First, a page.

It’s no secret that consumer-grade fingerprint unlocking mechanisms aren’t the most secure things ever. They’re easily spoofed, something we learned with the iPhone 5S’ own implementation late last year.
The Samsung Galaxy S5 is not an exception to the rule, unfortunately, with one security researcher from successfully able to use a lifted print to bypass the Galaxy S5’s fingerprint security without the original finger that set it up. SRLabs has demonstrated it here on video:
They used a latex molding of an actual print to swipe the authenticated “finger” over the Galaxy S5’s embedded fingerprint scanner, successfully gaining access to the device. The researcher acknowledges that Apple’s implementation is subject to the same spoofing, but it’s Samsung’s lack of added security layers that makes theirs especially troubling:
- The device allows you to make as many attempts as you need to unlock it, so being locked out after a number of incorrect tries is one nonexistent layer of added security.
- The device doesn’t require a password after you first set it up, even if you reboot it.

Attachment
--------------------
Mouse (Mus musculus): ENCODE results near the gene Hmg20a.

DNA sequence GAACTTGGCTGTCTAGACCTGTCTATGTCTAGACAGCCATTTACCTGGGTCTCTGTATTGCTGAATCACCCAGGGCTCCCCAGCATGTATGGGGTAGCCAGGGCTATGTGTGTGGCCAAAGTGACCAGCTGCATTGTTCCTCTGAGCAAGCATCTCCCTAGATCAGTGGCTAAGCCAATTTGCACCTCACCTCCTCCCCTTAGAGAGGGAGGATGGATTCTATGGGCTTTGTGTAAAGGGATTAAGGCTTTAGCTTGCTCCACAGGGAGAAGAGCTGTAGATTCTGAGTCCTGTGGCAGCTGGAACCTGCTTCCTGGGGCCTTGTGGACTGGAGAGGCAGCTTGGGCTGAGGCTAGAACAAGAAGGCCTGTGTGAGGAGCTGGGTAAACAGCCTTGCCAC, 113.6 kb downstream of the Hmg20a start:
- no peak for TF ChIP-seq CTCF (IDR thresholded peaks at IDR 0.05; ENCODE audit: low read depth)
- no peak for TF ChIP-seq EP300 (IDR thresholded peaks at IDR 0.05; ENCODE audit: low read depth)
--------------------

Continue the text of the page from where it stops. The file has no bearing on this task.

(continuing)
Even more troubling is the fact that the built-in Paypal integration is subject to the same pitfalls, so if someone has access to your phone, they potentially have access to your funds. All it’d take is a few minutes (after doing whatever they do to get the image if your fingerprint) to have your bank account wiped out.
Paypal’s already responded to the claims, though, stating that they have taken great measures to ensure consumers are protected in the event of a malicious attack.
While we take the findings from Security Research Labs very seriously, we are still confident that fingerprint authentication offers an easier and more secure way to pay on mobile devices than passwords or credit cards. PayPal never stores or even has access to your actual fingerprint with authentication on the Galaxy S5.
The scan unlocks a secure cryptographic key that serves as a password replacement for the phone. We can simply deactivate the key from a lost or stolen device, and you can create a new one. PayPal also uses sophisticated fraud and risk management tools to try to prevent fraud before it happens. However, in the rare instances that it does, you are covered by our purchase protection policy.
Long story short, Paypal is well-equipped to help you if any of this happens after the fact. For what it’s worth, not many people will be knowledgeable enough to be able to mold your fingerprint, and if you happen to know someone who is then chances are they won’t be able to get access to your actual phone.
And if they do, well, you’d be one very odd apple out of a whole bunch of them. Still, the likelihood of the risk not applying to you doesn’t mean it doesn’t exist, so be careful. Watch the video above for a quick demonstration, and stay tuned as we reach out to Samsung to see if they have anything to say about these claims.